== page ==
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  • Writer's pictureClive Cass

HMRC Cracking Down on Undisclosed Property Income

HMRC’s Let Property Campaign aims to give landlords with undisclosed property income a chance to get their tax affairs up to date in a simple way whilst taking advantage of the best possible terms.


The Let Property Campaign


A general premise of our penalty system is that penalties for underpaid tax are lower for those who disclose their income to HMRC. If HMRC discover an underpayment, penalties are likely to be higher. The Let Property Campaign allows landlords to notify HMRC that they intend to disclose property income. They then have 90 days to work out and pay what they owe.


Who’s eligible?


The scheme is available to most residential property landlords with undisclosed taxes. It is not available to landlords letting out non-residential property.


Benefits


Penalties are calculated as a percentage of the underpaid tax. The percentage can be reduced if the taxpayer discloses the underpayment to HMRC. By using this scheme, the disclosure reductions will apply, although HMRC will not allow the full disclosure reductions if you have taken a ‘significant’ amount of time to correct your tax affairs.


How the scheme works


The scheme has 2 stages: ‘Notify’ and ‘Disclose’.


Notify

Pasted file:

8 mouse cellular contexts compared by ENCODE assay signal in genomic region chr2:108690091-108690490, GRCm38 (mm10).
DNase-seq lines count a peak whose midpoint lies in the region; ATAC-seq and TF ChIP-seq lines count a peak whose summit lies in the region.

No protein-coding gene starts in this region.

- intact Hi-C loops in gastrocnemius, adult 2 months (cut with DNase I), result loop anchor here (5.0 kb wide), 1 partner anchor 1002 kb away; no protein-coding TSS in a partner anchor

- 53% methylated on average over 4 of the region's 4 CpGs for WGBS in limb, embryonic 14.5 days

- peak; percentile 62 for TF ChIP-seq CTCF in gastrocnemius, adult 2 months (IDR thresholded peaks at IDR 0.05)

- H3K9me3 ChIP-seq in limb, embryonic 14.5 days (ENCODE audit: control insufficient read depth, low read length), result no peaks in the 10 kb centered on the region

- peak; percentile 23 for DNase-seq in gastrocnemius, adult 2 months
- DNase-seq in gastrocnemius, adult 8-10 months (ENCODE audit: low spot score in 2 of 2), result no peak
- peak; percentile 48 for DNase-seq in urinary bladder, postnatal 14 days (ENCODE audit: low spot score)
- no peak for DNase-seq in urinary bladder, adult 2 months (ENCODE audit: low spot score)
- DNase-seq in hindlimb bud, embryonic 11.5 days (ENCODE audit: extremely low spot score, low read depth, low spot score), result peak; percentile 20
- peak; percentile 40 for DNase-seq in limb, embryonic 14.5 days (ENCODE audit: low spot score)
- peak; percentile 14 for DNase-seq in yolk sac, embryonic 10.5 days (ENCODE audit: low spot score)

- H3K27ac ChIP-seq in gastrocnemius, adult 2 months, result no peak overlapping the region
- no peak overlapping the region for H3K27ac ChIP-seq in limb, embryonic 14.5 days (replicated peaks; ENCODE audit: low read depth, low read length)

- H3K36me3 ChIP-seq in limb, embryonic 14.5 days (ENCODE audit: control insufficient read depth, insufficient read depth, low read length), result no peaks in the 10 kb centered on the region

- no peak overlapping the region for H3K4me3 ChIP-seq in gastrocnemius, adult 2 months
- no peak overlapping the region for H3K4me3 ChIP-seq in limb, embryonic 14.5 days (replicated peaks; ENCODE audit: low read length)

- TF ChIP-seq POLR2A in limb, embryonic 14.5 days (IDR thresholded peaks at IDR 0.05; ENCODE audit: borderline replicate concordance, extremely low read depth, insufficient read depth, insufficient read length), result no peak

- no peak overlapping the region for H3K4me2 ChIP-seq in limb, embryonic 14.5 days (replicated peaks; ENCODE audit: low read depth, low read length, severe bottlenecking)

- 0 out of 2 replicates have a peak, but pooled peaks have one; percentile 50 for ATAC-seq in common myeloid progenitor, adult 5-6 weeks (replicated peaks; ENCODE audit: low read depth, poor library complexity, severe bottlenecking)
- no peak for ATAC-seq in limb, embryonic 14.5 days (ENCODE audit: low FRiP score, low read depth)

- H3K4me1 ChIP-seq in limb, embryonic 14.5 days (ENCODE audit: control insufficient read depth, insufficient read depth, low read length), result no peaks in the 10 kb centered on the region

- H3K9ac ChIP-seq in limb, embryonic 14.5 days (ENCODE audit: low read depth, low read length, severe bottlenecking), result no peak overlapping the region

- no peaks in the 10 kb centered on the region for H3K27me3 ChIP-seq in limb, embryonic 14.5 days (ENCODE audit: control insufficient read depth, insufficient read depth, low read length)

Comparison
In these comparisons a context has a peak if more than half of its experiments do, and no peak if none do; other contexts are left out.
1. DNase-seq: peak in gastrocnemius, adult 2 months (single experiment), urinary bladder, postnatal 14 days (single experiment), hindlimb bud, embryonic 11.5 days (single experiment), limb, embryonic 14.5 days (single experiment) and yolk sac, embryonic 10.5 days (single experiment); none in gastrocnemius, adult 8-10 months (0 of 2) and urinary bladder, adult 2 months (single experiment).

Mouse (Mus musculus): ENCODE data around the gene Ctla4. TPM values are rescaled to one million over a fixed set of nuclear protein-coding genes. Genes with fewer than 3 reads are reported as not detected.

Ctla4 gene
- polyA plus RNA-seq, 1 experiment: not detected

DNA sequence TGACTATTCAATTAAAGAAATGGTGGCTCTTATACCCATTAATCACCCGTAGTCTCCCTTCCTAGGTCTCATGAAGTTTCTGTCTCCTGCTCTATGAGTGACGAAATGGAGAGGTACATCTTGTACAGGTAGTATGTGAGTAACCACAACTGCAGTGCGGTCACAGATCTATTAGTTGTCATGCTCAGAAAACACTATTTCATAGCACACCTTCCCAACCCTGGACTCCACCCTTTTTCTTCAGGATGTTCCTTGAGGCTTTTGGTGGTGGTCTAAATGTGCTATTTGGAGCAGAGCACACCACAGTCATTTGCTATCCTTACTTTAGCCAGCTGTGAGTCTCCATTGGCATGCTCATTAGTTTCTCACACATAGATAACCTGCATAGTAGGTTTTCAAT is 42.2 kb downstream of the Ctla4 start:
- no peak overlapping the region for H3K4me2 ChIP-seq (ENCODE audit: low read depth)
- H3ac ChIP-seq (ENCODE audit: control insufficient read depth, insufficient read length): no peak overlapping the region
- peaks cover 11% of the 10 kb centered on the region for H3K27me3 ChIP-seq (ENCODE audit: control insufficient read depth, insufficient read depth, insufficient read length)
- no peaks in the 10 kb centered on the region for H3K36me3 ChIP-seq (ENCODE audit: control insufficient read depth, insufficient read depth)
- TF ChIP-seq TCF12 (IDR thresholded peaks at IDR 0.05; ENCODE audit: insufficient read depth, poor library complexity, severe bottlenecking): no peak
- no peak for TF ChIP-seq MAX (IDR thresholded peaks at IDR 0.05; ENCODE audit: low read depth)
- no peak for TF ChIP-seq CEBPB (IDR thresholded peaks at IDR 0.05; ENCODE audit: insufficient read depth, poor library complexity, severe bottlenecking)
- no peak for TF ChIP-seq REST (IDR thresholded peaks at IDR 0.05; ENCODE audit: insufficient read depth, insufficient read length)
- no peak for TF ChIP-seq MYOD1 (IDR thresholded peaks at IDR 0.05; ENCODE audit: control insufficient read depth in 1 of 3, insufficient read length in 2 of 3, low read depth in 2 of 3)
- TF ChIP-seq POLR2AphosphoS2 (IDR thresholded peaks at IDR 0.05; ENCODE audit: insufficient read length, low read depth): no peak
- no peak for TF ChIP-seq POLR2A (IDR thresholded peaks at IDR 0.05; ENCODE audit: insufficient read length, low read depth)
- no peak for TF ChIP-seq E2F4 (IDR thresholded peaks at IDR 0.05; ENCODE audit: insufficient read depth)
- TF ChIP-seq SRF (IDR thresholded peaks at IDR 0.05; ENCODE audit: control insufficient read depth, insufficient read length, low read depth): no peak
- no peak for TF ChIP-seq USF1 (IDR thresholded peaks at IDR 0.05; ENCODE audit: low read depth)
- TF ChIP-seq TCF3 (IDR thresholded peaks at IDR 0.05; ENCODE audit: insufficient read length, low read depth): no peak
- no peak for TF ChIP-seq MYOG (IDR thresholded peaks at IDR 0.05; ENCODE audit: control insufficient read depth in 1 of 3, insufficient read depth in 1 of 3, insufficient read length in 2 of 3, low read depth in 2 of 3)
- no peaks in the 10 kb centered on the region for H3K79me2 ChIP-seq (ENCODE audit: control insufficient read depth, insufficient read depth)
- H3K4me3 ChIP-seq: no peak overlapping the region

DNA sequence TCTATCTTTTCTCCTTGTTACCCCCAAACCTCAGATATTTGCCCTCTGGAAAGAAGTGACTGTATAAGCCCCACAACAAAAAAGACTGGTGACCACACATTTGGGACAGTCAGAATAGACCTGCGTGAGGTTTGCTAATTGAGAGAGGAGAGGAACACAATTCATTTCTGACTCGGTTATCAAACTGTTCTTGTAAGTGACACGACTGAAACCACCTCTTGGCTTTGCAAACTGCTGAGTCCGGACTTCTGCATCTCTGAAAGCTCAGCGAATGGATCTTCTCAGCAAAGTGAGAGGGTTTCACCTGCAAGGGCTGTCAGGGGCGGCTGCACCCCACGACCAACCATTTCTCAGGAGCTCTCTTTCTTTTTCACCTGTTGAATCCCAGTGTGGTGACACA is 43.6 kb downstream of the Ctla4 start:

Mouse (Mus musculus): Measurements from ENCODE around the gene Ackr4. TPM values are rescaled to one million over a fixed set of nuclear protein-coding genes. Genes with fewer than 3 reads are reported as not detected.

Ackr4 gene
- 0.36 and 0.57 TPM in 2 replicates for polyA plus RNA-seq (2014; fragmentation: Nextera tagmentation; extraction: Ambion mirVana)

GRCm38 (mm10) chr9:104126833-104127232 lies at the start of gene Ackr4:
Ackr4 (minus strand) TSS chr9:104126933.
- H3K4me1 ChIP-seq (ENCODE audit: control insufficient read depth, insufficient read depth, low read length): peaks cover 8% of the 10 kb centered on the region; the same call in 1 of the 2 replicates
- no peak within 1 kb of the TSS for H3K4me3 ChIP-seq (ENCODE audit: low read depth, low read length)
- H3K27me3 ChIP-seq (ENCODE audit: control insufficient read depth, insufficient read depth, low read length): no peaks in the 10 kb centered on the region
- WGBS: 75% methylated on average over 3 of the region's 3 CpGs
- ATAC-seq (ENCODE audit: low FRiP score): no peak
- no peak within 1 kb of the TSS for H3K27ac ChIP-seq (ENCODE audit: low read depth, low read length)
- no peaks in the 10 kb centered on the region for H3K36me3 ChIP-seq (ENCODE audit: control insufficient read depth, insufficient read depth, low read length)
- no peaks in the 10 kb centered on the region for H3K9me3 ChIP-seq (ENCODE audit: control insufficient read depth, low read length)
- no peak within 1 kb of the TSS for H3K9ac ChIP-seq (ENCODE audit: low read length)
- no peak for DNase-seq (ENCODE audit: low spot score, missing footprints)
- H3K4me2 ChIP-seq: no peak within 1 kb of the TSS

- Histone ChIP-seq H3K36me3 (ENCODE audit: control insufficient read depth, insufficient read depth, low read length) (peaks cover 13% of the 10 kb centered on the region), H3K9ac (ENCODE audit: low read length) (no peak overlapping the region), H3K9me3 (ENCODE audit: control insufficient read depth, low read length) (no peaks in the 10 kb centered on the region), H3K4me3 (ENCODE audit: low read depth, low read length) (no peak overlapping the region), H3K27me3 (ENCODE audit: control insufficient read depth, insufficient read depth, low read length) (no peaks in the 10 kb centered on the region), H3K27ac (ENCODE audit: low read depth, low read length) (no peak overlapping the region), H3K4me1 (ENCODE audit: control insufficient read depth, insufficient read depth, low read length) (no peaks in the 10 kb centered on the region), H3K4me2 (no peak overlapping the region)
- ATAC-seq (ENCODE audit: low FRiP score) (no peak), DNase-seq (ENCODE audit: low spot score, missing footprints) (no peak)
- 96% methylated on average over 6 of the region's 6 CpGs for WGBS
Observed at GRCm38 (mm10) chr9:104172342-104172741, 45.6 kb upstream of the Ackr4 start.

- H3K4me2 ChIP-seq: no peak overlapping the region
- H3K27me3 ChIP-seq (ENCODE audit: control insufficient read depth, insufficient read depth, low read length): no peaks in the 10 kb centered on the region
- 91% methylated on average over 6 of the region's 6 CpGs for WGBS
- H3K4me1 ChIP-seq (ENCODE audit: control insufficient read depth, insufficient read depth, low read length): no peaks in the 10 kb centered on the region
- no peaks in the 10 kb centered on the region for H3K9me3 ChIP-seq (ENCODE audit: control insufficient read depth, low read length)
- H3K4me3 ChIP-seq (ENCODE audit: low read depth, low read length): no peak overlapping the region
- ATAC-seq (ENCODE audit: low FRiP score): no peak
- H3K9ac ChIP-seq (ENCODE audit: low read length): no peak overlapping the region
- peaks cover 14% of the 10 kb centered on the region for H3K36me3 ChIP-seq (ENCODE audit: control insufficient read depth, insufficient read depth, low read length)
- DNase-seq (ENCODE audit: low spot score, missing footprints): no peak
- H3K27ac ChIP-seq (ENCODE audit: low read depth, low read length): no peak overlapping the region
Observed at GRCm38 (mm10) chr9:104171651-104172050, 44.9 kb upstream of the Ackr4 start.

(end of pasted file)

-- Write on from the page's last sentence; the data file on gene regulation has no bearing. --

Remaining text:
At this stage, you only need to tell HMRC that you will be making a disclosure. You or your agent can do this by using Form COMP1. Once this is done, HMRC will write to tell you your ‘Unique Disclosure Reference Number’ and your payment reference.


Disclose


You must then calculate the undisclosed rental income and how much tax is due on it. One of the conditions of the Let Property Scheme is that you must declare any other undisclosed income, such as trade profits or dividends, at the same time as declaring the property income. To make your disclosure, you have 90 days from the date of HMRC’s acknowledgment of your notification. You must also pay the tax due in the same timeframe.


For which tax years should you disclose income?


How many years to include in your disclosure depends on when you started to receive the undisclosed property income and whether the errors you made were deliberate, careless or in spite of taking reasonable care.


If you registered for self assessment by the appropriate deadline but made a mistake in spite of taking reasonable care, you should disclose income for the 4 tax years prior to the current one. HMRC say that they do not expect many taxpayers using the scheme to fall into this category.


If you registered for self assessment by the appropriate deadline but made a careless mistake, you should disclose income for the 6 tax years prior to the current one.


If you deliberately misled HMRC about your income, HMRC may assess income for up to 20 years.


If you have undisclosed income


Please speak to us about how we can compile detailed, accurate records to disclose to HMRC. We can also advise on how to calculate any penalties that may be due.


Further information 


 

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